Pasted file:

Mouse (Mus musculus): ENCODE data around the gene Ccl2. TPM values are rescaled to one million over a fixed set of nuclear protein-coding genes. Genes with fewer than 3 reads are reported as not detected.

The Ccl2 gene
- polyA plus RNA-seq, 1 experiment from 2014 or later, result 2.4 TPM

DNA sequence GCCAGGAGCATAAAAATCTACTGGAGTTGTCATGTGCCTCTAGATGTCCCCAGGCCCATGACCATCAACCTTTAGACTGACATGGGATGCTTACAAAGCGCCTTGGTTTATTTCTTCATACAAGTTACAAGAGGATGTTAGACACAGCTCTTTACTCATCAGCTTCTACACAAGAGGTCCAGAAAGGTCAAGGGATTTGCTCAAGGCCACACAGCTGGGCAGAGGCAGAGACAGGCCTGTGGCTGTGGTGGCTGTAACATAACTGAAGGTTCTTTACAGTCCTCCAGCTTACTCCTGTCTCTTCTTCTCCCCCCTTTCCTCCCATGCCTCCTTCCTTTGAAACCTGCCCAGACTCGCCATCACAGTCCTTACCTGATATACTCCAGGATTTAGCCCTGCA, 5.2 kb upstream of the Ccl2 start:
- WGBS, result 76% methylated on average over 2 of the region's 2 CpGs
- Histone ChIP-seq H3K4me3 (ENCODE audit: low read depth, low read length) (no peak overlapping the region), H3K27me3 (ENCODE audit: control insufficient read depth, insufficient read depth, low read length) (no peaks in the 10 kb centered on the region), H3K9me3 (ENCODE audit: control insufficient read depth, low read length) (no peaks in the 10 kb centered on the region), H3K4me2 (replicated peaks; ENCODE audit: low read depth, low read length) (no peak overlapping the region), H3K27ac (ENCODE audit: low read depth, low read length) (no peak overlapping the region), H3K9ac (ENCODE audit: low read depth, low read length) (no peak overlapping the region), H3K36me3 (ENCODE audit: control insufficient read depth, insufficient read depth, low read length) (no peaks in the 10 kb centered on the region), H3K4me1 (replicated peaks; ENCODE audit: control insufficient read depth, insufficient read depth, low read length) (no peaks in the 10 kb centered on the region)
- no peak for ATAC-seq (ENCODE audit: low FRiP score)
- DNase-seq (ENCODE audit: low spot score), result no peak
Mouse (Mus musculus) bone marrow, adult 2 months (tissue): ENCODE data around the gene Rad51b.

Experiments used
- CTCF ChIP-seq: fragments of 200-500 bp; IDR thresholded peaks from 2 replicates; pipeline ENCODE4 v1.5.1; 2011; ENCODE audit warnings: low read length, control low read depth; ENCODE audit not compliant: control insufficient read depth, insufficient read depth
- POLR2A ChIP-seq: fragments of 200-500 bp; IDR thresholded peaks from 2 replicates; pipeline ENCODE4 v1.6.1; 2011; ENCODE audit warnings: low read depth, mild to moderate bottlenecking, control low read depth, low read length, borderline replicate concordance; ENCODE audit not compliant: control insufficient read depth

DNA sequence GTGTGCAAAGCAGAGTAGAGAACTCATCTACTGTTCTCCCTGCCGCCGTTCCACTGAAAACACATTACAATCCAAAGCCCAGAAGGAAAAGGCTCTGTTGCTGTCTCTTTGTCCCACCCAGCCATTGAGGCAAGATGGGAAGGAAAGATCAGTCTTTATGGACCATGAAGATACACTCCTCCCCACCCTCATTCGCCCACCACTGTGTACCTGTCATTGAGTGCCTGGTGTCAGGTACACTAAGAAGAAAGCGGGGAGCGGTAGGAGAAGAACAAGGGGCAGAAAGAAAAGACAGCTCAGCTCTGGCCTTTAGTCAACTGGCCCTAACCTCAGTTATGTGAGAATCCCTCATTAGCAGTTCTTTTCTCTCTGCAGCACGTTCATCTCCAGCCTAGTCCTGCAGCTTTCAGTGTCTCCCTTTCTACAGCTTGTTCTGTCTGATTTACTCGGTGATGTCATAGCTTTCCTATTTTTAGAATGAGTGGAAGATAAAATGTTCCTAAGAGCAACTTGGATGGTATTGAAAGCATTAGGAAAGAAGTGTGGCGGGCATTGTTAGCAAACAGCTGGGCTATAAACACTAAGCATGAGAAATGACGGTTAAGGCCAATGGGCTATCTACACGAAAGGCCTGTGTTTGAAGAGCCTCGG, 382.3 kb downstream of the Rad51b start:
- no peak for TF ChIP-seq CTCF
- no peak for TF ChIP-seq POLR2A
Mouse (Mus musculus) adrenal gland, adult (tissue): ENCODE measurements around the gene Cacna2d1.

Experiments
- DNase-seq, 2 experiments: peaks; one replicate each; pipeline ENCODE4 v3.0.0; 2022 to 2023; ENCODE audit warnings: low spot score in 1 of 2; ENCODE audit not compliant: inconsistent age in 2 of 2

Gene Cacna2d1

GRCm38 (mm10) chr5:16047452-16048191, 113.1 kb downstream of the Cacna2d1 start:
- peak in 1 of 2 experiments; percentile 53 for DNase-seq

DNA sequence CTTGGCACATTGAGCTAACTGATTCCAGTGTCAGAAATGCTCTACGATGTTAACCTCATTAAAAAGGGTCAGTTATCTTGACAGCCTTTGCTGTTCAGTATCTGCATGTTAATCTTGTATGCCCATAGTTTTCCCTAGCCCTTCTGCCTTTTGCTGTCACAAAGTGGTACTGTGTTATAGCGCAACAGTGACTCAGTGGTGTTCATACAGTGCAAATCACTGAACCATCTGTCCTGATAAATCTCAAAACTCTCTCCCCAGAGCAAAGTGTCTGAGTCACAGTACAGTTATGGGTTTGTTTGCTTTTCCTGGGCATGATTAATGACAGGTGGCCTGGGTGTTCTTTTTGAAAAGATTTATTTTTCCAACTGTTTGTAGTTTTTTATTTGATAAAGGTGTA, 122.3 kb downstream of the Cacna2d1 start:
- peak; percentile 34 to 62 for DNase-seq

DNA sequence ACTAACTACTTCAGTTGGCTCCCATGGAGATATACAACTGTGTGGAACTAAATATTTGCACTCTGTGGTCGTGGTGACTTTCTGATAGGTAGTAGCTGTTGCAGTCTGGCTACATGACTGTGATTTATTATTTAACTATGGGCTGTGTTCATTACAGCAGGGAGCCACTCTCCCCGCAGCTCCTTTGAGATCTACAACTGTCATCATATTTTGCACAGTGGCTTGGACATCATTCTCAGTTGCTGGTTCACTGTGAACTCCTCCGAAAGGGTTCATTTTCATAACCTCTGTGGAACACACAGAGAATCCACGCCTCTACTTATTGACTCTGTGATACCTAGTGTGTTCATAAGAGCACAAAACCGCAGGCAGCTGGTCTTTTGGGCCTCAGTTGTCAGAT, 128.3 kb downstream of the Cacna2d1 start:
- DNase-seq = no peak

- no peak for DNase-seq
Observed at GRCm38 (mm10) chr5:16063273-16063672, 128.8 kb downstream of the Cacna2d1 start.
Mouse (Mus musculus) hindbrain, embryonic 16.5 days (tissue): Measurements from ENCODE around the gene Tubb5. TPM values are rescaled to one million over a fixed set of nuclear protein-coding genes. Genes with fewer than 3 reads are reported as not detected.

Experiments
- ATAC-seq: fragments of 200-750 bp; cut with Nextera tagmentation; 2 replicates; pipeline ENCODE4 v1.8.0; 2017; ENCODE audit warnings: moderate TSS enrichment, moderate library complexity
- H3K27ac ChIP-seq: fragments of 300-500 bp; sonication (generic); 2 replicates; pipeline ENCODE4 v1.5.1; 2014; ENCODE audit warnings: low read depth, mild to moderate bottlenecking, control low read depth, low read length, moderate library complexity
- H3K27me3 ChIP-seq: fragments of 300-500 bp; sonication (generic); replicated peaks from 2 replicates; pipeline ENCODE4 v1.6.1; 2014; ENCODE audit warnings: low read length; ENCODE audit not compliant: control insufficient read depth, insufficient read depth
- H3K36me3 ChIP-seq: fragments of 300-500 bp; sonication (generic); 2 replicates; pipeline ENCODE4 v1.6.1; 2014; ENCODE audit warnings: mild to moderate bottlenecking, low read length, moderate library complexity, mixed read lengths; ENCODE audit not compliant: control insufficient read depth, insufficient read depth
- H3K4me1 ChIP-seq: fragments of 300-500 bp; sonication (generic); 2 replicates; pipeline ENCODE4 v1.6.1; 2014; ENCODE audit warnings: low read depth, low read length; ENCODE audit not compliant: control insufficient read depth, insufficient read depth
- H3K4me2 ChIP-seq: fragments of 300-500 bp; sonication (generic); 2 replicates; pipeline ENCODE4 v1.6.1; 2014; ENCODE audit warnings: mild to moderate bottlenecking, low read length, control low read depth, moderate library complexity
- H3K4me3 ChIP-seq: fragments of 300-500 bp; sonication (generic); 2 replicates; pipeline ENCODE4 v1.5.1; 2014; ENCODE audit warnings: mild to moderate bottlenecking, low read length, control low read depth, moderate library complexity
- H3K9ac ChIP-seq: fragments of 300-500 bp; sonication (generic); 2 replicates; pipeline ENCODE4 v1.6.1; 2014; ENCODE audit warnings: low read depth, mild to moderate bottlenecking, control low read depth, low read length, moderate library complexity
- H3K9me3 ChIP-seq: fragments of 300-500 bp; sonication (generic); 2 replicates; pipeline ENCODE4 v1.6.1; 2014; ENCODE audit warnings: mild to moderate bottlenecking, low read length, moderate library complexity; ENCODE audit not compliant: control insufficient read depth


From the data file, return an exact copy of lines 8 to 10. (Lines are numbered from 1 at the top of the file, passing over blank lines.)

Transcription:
- DNase-seq (ENCODE audit: low spot score), result no peak
Mouse (Mus musculus) bone marrow, adult 2 months (tissue): ENCODE data around the gene Rad51b.

Experiments used